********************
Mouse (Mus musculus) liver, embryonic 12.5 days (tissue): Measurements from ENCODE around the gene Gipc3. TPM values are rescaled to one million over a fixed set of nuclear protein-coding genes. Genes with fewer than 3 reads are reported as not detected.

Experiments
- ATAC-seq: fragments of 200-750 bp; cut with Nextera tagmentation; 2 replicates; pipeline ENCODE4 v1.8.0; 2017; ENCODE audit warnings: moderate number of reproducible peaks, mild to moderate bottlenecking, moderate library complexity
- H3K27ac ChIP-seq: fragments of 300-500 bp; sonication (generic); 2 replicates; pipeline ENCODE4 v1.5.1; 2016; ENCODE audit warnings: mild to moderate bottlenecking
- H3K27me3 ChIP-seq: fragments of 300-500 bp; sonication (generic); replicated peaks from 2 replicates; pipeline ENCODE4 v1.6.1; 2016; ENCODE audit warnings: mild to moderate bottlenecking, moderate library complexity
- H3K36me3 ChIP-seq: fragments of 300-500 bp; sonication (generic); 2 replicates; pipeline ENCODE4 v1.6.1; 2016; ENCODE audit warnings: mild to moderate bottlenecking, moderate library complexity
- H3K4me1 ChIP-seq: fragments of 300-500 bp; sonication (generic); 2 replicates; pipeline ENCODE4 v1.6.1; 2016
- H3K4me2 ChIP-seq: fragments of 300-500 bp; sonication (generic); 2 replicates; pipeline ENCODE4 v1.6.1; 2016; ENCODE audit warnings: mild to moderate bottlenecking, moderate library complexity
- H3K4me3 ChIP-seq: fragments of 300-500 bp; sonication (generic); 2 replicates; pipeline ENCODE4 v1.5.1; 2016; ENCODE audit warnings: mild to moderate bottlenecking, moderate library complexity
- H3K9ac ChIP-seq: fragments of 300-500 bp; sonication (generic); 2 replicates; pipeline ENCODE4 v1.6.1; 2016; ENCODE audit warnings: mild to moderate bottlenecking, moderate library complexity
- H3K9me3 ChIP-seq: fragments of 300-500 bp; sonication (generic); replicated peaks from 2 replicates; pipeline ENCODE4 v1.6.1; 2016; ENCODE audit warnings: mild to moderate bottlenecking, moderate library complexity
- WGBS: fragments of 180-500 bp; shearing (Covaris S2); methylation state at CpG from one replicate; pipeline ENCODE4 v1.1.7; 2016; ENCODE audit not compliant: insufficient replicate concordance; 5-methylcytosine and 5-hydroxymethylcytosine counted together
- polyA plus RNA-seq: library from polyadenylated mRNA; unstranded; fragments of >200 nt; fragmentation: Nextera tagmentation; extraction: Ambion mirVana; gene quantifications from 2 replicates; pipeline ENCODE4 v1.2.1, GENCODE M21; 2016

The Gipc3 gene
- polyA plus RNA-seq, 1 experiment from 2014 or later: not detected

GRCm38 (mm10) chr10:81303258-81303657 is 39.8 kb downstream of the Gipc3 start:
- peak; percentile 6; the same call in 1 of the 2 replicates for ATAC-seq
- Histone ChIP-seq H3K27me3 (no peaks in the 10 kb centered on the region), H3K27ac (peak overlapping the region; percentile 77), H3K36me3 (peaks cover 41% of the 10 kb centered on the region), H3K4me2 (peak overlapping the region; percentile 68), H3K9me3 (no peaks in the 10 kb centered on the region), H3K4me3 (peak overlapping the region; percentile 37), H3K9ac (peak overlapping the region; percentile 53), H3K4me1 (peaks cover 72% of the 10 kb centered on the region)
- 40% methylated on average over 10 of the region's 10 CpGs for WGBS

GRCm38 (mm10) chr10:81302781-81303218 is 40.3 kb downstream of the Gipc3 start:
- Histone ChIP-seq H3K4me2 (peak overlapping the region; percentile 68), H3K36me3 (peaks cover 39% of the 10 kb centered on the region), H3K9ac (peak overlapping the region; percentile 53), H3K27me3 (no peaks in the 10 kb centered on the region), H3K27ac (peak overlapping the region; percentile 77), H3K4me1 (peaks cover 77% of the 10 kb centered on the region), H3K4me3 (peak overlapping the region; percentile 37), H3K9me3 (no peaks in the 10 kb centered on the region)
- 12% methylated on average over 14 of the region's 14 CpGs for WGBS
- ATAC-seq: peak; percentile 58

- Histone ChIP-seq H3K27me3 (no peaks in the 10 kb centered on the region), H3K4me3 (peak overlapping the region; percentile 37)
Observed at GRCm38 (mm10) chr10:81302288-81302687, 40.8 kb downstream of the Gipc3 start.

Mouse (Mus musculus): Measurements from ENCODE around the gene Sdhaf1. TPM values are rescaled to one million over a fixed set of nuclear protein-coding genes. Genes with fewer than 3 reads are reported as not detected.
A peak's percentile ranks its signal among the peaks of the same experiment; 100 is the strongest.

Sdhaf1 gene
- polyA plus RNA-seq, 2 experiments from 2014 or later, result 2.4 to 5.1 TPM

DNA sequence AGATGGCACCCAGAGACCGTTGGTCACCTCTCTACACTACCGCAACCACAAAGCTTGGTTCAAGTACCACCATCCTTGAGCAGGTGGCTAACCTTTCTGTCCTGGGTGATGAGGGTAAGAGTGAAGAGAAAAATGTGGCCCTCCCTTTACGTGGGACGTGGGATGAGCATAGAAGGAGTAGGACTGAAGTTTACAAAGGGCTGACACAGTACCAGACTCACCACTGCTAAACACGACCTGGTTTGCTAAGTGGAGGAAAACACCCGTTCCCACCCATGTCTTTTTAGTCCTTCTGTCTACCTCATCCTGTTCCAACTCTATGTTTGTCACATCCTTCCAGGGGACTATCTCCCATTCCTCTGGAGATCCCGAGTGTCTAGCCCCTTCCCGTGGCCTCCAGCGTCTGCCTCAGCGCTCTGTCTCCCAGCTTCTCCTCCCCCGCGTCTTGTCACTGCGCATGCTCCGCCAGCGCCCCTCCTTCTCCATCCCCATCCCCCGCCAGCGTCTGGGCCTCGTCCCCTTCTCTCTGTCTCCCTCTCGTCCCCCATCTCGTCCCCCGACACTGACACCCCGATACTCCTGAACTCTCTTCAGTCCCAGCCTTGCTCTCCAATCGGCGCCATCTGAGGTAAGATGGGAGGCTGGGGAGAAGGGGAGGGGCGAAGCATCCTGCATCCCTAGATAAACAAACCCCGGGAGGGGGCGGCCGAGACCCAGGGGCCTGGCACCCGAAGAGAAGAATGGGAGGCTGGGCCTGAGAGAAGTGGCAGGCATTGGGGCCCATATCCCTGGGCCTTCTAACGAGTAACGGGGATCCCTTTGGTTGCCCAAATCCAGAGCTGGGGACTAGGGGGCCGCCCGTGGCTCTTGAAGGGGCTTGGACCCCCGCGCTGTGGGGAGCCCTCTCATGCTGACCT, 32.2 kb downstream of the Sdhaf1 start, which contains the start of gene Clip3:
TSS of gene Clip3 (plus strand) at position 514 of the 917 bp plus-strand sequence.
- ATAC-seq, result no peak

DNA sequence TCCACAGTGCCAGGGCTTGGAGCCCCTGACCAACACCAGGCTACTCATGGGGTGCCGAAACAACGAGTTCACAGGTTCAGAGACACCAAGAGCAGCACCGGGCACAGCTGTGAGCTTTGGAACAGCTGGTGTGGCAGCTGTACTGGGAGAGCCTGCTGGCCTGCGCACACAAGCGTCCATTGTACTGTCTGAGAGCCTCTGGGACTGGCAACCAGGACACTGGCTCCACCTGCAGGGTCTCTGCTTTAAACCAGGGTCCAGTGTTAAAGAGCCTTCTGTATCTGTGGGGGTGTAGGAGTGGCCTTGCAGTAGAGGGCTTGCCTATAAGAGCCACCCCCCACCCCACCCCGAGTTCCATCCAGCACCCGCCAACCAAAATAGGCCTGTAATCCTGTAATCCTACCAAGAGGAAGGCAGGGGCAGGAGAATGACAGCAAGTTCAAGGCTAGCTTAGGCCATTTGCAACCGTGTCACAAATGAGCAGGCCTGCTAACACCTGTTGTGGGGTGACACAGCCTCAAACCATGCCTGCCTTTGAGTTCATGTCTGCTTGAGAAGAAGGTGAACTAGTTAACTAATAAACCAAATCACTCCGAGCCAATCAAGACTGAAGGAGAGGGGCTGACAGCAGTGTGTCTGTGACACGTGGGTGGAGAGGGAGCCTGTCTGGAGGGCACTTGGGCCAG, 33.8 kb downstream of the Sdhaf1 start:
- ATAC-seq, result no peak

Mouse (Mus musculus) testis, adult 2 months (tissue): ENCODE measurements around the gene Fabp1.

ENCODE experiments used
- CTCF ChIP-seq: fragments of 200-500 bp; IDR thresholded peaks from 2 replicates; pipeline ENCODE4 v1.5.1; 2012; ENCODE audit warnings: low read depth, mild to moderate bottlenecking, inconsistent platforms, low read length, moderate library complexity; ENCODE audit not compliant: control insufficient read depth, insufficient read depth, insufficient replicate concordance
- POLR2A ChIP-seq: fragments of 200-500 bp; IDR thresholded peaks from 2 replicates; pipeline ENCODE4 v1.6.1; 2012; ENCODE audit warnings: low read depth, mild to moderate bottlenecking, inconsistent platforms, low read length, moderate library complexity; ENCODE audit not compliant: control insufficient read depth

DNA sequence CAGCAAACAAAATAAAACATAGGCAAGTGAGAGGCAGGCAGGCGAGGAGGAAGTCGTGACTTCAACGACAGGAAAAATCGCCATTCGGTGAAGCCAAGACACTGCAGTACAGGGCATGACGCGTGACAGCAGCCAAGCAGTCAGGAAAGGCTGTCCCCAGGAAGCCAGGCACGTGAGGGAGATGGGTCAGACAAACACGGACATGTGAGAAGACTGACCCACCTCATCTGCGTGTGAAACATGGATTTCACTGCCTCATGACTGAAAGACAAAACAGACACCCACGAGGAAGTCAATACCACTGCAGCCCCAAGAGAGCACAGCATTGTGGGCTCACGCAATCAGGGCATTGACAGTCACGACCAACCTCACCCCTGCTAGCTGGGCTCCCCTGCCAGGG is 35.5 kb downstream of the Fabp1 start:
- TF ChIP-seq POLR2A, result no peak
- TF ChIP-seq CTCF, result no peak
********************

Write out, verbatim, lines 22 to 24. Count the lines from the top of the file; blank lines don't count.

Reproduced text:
- 12% methylated on average over 14 of the region's 14 CpGs for WGBS
- ATAC-seq: peak; percentile 58

- Histone ChIP-seq H3K27me3 (no peaks in the 10 kb centered on the region), H3K4me3 (peak overlapping the region; percentile 37)